Losch Theory YouTube Lecture Handouts for CBSE Board Exam

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August Losch Economic Location Theory - 2 Key Aspects

Losch՚S Theory

Profit Maximization

Weight gaining Industries Mkt

Oriented – Bakery

(Weber) Least Cost Approach Traditional Heavy Industries

Iron & Steel

Basic Idea is DEMAND for Losch

Basic Idea is DEMAND

Customers at Boundary – in Different – Can Go Anywhere

Losch Theory at the Boundary


  • Assumptions
  • Each product has different market based on importance.
  • Isotropic surface.
  • Even purchasing power.
  • Constant supply of goods and services.
  • People live in isolated evenly spaced farmsteads.
  • Demand decreases with increase in transportation cost.
  • Entrepreneurs - aim of profit maximization.
  • Pure competition with no economic discrimination.
  • Each market has monopolistic competition.
  • He ignored transport cost, labour cost, and agglomeration cost.
  • Minimize movement of consumers through space.
  • New production plants could enter market if profitable.

Demand Cones

Demand Cones for Losch

K-Values under Losch

K-Values under Losch

Why Hexagons?

Hexagons for Losch

Profit Maximization Stage

  • Factories concentrate for profit
  • Mal-distribution – Shrinkage of area
  • Circular pattern – decides future of industry
Profit Maximization Stage for Losch

New Market Boundaries

New Market Boundaries for Losch


  • Starts from bottom of system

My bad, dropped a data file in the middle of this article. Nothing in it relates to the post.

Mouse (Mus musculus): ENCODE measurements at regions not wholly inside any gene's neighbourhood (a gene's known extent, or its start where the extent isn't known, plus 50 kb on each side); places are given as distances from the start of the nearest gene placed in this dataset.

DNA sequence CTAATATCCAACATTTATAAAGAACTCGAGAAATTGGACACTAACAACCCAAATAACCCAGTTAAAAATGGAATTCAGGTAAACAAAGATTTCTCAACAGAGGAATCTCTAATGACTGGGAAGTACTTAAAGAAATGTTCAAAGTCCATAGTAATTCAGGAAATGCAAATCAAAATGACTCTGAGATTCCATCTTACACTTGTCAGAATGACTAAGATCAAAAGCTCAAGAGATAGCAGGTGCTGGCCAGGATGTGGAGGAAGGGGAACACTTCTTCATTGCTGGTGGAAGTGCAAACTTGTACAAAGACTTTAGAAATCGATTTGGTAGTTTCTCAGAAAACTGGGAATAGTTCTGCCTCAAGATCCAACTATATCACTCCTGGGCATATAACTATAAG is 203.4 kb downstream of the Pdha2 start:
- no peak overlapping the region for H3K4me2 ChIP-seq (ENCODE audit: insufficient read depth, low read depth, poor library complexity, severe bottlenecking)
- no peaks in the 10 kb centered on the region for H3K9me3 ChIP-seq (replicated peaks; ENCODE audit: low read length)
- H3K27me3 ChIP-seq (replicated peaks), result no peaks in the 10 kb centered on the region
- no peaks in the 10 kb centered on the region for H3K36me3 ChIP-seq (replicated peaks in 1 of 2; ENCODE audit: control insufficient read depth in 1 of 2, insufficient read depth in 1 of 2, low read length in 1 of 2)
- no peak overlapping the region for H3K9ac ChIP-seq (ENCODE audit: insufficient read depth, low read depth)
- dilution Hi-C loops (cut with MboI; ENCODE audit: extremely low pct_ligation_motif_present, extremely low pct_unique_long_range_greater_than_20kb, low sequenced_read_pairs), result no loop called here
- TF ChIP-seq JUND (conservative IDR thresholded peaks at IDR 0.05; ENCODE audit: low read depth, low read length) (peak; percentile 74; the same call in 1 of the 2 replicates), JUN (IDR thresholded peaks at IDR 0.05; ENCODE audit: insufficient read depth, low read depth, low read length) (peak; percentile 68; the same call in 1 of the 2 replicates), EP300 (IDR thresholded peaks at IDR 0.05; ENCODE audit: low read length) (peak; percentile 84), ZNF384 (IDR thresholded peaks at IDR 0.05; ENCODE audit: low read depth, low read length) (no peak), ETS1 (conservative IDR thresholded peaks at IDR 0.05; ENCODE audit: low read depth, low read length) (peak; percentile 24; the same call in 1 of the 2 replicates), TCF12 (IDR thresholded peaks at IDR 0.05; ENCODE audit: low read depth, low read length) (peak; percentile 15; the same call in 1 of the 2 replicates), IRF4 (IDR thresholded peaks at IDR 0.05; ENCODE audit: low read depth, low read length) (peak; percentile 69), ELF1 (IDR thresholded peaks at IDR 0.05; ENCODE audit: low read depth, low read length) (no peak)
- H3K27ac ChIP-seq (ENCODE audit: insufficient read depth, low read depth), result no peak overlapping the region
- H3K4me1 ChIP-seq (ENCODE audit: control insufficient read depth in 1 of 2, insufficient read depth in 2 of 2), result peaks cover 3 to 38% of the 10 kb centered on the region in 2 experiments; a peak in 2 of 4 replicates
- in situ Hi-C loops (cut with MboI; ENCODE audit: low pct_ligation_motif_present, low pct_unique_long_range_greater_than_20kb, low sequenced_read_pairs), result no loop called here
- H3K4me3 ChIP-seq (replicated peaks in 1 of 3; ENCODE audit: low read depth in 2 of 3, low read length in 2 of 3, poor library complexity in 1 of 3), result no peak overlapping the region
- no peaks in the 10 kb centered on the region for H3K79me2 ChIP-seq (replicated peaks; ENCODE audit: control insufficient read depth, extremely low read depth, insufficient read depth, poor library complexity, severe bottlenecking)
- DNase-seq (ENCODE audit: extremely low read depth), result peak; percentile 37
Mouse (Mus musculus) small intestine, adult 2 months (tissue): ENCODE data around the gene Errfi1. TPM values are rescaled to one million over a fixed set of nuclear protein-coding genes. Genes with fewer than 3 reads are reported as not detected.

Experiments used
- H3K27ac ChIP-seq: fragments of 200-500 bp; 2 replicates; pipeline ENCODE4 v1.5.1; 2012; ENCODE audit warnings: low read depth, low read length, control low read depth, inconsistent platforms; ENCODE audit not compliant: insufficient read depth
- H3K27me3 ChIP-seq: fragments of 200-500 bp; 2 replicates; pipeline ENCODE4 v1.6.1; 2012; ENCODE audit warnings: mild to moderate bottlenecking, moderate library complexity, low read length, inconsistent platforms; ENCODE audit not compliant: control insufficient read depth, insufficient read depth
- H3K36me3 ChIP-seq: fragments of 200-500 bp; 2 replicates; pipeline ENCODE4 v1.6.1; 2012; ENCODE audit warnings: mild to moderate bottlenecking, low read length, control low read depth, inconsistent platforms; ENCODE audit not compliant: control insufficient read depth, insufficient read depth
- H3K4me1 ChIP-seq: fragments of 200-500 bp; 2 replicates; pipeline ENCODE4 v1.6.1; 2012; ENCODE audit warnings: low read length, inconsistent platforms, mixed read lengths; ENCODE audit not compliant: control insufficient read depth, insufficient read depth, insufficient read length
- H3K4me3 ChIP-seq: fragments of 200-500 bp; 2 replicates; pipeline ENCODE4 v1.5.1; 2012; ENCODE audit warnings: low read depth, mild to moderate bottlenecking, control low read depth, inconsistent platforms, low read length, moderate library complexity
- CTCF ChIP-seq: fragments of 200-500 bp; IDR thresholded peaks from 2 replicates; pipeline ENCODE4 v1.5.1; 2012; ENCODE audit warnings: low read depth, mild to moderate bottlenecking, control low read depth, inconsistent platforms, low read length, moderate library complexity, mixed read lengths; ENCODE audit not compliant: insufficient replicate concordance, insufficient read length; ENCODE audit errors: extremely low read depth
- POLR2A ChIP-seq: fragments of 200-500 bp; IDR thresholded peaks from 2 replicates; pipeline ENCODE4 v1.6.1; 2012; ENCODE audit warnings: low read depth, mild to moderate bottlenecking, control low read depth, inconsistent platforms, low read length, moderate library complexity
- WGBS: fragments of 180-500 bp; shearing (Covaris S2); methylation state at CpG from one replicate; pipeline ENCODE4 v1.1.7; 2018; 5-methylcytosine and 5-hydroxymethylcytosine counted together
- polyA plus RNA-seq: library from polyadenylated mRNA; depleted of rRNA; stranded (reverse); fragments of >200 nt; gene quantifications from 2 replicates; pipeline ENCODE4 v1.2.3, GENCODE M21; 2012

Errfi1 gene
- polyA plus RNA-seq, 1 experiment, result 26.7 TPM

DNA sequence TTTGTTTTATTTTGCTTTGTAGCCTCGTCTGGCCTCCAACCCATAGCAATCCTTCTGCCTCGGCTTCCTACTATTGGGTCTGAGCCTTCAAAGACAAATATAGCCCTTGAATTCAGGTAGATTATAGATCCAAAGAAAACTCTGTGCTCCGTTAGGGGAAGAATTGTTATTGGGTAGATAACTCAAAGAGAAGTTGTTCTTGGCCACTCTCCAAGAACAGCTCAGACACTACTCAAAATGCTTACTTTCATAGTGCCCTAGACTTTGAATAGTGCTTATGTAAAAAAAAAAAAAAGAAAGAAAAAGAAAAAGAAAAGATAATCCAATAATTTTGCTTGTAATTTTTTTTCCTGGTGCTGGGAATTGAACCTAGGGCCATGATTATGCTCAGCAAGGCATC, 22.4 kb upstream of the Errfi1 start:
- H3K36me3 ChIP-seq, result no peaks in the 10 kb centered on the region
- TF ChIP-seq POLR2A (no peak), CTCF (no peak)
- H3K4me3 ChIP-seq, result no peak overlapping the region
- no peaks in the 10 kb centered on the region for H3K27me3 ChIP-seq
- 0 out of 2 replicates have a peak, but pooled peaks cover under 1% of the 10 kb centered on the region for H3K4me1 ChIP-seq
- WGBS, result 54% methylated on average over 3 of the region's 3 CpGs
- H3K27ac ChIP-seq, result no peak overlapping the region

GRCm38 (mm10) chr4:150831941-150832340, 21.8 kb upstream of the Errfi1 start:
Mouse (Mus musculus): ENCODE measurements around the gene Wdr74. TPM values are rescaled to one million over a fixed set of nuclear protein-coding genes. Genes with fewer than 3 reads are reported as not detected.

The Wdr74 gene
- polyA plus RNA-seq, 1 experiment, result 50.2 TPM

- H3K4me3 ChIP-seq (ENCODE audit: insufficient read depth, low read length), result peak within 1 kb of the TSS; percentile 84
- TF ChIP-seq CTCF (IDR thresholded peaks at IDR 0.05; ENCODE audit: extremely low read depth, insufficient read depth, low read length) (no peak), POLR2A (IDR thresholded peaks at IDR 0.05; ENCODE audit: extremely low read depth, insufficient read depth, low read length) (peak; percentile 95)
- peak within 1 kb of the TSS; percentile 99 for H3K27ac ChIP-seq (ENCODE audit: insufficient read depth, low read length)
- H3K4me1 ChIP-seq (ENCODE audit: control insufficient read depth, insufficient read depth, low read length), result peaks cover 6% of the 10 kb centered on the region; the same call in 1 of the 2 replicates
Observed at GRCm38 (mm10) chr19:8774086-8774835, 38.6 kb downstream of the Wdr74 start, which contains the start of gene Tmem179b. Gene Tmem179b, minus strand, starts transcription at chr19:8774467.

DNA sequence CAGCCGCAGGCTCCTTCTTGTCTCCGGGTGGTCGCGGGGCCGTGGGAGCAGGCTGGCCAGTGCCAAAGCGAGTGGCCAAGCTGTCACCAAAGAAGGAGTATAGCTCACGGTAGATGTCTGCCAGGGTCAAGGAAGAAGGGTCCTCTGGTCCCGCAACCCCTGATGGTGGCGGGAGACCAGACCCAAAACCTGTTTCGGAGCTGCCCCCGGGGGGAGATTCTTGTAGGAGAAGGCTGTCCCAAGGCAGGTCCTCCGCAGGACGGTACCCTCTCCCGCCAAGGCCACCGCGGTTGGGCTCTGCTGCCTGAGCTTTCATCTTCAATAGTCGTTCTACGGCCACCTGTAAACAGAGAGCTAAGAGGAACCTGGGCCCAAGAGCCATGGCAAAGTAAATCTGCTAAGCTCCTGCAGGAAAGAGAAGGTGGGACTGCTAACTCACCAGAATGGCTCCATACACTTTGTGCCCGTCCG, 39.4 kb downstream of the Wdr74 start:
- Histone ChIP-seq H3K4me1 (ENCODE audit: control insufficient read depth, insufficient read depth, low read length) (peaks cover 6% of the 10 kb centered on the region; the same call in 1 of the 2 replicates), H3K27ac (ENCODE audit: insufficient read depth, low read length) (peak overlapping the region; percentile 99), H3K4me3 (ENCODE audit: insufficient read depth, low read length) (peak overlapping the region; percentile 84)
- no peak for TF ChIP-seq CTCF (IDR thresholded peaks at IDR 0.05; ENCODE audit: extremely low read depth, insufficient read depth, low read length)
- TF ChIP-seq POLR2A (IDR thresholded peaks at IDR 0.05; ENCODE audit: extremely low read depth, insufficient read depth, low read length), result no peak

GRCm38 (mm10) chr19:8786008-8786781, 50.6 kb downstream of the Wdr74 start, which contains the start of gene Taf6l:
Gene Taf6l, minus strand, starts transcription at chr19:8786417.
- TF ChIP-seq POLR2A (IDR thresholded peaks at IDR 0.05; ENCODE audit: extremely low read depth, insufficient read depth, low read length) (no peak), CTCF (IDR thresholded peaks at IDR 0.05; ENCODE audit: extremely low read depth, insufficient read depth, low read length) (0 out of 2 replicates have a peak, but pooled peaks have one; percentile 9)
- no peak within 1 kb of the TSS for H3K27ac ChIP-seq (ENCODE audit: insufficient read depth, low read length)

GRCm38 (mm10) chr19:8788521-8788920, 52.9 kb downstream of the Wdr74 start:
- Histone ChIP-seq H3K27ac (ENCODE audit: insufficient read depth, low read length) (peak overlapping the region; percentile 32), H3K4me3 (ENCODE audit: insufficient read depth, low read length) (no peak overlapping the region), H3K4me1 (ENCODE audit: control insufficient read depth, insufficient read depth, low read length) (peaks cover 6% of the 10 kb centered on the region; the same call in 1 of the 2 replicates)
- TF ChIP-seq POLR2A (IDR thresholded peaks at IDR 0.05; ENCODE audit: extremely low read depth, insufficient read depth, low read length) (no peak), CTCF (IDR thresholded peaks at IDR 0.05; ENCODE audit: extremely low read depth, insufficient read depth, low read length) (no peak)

• Hexagon – best for Mkt area
  • Nest of hexagons
  • Superimposition of K Values
  • Hexagons are rotated 30° with common center
  • Rich & poor sectors arise (12)
  • To obtain maximum degree of spatial association of central places
Nest of Hexagons for Losch


  • Removes limiting constraints from Christaller՚s model allowing more variation in threshold, sphere of influence, and K values.
  • Does not assume that settlement is based only on three aspects of marketing, transport, and administration but by combination of many.
  • Maximum purchases would be made locally.
  • Reduce total distance between production points allowing largest number of production locations to coincide.
  • Minimization of aggregate transportation costs.
  • Existence of specialized production centers.


  • Assumption of isotropic surface severely limits its direct applicability.
  • It is more complex and abstract.
  • Model overemphasis the demand.
  • Fails to account problems arising from locational interdependence of industrial plants.

Christaller vs Losch

Table of Christaller vs Losch for Losch
Christaller՚s ModelLosch՚s Model
Assumes triangular patterns and hexagonal market areas
Used concept of range, threshold and hierarchy
Starts from top of hierarchy.Starts from bottom of hierarchy & urbanizing region as combination of smaller centers.
Better explains urban system from Frontier (USA) .Better explains development of service in area of dense agricultural settlement (Europe) .
Mainly concerned with retailing and services.Increases scope by adding local manufacturing.
Is more applicable to planning.Is theoretically more accurate.

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